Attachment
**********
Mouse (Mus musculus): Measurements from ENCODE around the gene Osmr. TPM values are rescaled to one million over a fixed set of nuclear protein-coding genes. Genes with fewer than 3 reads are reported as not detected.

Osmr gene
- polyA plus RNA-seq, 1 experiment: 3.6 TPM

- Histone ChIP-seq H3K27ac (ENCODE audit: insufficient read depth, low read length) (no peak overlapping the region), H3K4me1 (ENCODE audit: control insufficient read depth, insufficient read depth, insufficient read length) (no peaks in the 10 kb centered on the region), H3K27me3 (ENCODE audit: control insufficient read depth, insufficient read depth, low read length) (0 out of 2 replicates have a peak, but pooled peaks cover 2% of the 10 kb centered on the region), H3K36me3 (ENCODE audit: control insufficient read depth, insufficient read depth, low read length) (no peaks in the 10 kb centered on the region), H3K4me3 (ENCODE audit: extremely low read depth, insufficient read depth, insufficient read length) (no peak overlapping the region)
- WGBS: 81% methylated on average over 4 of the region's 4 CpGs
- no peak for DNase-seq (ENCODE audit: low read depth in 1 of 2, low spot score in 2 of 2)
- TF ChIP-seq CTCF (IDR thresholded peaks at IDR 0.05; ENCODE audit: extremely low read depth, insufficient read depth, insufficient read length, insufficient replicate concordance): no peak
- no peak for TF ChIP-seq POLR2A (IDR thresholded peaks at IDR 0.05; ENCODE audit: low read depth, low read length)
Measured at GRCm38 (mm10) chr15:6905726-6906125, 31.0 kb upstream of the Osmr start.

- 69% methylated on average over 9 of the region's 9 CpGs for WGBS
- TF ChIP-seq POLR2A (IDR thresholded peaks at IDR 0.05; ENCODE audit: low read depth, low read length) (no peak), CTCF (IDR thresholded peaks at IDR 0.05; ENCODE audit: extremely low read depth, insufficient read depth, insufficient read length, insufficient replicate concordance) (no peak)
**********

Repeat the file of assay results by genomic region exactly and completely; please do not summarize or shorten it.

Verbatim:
Mouse (Mus musculus): Measurements from ENCODE around the gene Osmr. TPM values are rescaled to one million over a fixed set of nuclear protein-coding genes. Genes with fewer than 3 reads are reported as not detected.

Osmr gene
- polyA plus RNA-seq, 1 experiment: 3.6 TPM

- Histone ChIP-seq H3K27ac (ENCODE audit: insufficient read depth, low read length) (no peak overlapping the region), H3K4me1 (ENCODE audit: control insufficient read depth, insufficient read depth, insufficient read length) (no peaks in the 10 kb centered on the region), H3K27me3 (ENCODE audit: control insufficient read depth, insufficient read depth, low read length) (0 out of 2 replicates have a peak, but pooled peaks cover 2% of the 10 kb centered on the region), H3K36me3 (ENCODE audit: control insufficient read depth, insufficient read depth, low read length) (no peaks in the 10 kb centered on the region), H3K4me3 (ENCODE audit: extremely low read depth, insufficient read depth, insufficient read length) (no peak overlapping the region)
- WGBS: 81% methylated on average over 4 of the region's 4 CpGs
- no peak for DNase-seq (ENCODE audit: low read depth in 1 of 2, low spot score in 2 of 2)
- TF ChIP-seq CTCF (IDR thresholded peaks at IDR 0.05; ENCODE audit: extremely low read depth, insufficient read depth, insufficient read length, insufficient replicate concordance): no peak
- no peak for TF ChIP-seq POLR2A (IDR thresholded peaks at IDR 0.05; ENCODE audit: low read depth, low read length)
Measured at GRCm38 (mm10) chr15:6905726-6906125, 31.0 kb upstream of the Osmr start.

- 69% methylated on average over 9 of the region's 9 CpGs for WGBS
- TF ChIP-seq POLR2A (IDR thresholded peaks at IDR 0.05; ENCODE audit: low read depth, low read length) (no peak), CTCF (IDR thresholded peaks at IDR 0.05; ENCODE audit: extremely low read depth, insufficient read depth, insufficient read length, insufficient replicate concordance) (no peak)